That little girl had no idea what she did wrong. She had no clue why her mother was doing that to her. She will think up a thousand reasons why she deserved that beating because, in the mind of a four year old, your mother does not hit you like that without a good reason. If this is to happen again, she will learn to fear her own mother. She will learn to behave differently around her. She will learn how to be timid and shy and spend a good part of her day shrinking into a corner so as not to upset anyone.
Toogood first needs to accept the fact that no one is to blame but herself. She needs to accept the fact that this was not a simple "mistake," but a crime with both physical and emotional bruises attached to it. It is nobody else's fault but her own that her daughter is not living with her at the moment.
Toogood stated that there were at least 50 family members that they could have placed her daughter with, instead of with strangers. But those 50 family members are the ones who shielded Toogood from the police. They refused to cooperate. They sheltered her and made excuses for her. It makes me wonder how many other times they excused her behavior or rationalized it or even worse, thought of it as acceptable.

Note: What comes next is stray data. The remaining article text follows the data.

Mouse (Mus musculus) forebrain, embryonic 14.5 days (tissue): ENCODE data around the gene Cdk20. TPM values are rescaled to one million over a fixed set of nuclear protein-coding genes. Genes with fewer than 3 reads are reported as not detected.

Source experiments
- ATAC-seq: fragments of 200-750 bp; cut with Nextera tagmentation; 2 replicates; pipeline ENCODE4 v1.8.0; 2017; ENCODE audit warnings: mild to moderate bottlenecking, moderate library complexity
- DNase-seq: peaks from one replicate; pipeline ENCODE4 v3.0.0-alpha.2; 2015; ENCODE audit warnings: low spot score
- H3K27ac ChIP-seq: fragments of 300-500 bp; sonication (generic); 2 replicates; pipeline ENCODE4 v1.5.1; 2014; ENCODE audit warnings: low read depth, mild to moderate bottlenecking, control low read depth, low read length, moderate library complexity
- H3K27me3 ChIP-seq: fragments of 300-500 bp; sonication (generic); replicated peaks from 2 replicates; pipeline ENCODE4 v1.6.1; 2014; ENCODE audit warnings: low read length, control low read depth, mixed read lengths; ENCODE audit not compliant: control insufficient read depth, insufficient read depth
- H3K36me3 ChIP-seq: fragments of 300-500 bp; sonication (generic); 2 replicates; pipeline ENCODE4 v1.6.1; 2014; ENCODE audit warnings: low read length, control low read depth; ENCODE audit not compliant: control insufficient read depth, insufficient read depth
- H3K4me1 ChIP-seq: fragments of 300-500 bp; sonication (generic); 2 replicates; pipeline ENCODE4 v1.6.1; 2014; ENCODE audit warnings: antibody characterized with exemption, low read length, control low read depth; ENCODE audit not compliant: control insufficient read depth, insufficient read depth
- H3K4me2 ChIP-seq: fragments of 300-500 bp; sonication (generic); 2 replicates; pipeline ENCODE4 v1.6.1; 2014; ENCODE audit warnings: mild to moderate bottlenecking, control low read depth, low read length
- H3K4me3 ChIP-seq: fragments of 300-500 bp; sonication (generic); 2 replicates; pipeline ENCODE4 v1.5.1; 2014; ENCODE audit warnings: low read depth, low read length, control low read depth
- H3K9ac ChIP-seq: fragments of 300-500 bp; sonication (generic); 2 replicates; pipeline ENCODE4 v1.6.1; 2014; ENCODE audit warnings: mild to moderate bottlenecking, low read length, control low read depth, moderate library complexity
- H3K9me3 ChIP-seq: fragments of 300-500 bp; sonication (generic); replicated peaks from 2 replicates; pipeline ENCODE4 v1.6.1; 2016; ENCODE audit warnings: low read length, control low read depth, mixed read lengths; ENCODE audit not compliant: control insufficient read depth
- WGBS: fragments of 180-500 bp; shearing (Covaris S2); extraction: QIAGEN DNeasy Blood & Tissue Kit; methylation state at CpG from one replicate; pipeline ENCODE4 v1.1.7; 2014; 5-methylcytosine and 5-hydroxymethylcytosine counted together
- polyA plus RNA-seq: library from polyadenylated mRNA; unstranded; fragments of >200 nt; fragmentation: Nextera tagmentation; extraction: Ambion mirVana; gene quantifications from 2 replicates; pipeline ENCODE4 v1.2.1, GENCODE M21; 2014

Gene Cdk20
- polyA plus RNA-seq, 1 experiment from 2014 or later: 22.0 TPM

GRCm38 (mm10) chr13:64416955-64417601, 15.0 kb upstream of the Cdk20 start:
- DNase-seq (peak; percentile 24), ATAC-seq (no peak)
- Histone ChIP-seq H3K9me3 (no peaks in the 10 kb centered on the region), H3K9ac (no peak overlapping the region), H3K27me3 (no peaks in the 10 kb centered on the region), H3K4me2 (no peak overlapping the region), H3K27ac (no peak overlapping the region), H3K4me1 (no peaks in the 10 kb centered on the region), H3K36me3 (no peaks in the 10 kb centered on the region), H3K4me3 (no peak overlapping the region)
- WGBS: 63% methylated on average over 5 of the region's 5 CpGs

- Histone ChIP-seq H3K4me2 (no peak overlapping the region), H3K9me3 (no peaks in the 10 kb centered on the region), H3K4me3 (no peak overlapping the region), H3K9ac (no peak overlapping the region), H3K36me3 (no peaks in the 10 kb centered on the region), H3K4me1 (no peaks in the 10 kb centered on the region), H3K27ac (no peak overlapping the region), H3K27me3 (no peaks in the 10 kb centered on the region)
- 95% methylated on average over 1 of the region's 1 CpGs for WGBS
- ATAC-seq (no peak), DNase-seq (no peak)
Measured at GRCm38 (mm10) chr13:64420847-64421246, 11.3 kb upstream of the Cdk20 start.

We'll never know what went on in the Toogood household before that day. The really sad thing is, there are thousands upon thousands of households just like that, where every day children are being beaten into submission, where parents are destroying the lives of their own kids and they will grow up thinking that beating a child is normal behavior. The odds are pretty good that they will grow up to do the same to their own children.
Madelyne Toogood is just one of many parents who treat their children like punching bags. What's the answer? What's my conclusion to all this? I don't know. Just like the cycle of violence that permeates some families, this rant has no end. It continues in my head every day.